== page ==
Complexity theory and learning: Less radical than it seems?

Educational Philosophy and Theory 56 (5):439-447 (2024)
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Abstract

In a spirit of collegial support, this paper argues that Beckett and Hager’s theoretical justification and empirical exemplifications do not do full justice to the complexity of group or team learning. We firstly reaffirm our support for the theoretical argument Becket and Hager make, though expressing some reservations about Complexity Theory, to explain the taken-for-granted assumptions that learning by an individual is the paradigm case of learning and that context plays a minimal role in this process. Drawing on our joint and separate work, we demonstrate that Becket and Hager’s argument is less radical than it may initially seem because it is predicated on: (i) cognitive-bounded rather than “distributed” or “extended” conception of mind; (ii) material rather than a “immaterial” conception of activity; and (iii) co-present rather than a “fractional” or “connective” conception of ontology. Despite making this critique, we conclude by making the case that we are adding further substance to Becket and Hager’s overarching argument and, in doing so, encouraging them to be more radical about how they conceptualise the complexity of learning.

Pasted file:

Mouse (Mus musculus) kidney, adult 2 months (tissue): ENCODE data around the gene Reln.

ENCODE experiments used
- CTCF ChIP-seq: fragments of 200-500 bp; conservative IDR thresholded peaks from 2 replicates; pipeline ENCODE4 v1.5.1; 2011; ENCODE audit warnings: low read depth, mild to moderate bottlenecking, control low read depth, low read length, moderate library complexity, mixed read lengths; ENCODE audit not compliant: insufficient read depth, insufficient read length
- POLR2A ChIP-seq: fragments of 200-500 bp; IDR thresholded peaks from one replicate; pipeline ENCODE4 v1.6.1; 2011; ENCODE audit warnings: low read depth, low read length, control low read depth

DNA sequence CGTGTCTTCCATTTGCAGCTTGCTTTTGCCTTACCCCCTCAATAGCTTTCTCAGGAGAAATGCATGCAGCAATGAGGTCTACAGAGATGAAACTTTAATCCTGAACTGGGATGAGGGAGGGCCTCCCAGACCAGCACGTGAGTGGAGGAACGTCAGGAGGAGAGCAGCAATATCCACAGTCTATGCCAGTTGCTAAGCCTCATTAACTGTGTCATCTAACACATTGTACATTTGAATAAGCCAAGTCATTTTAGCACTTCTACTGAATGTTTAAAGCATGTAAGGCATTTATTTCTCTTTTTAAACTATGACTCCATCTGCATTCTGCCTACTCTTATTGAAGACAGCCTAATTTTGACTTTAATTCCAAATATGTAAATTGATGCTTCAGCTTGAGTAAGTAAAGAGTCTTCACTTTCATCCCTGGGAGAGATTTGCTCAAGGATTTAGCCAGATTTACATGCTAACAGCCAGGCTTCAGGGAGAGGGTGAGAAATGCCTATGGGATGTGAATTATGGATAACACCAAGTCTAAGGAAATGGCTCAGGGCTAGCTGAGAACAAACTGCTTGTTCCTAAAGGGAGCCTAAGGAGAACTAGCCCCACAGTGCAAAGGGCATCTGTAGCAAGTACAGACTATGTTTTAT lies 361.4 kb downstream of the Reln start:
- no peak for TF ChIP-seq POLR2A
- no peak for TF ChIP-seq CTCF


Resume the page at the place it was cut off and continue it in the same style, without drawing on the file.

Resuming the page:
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Citations of this work

Systems beings: Educating for a complex world.Derek Gladwin & Naoko Ellis - 2024 - Educational Philosophy and Theory 56 (7):683-695.

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References found in this work

Cognition in the Wild.Edwin Hutchins - 1998 - Mind 107 (426):486-492.
The cultural ecosystem of human cognition.Edwin Hutchins - 2014 - Philosophical Psychology 27 (1):1-16.
Knowing and the Known.John Dewey & Arthur F. Bentley - 1952 - Philosophy 27 (102):263-265.
Cognition in the Wild.Edward Hutchins - 1995 - Critica 27 (81):101-105.

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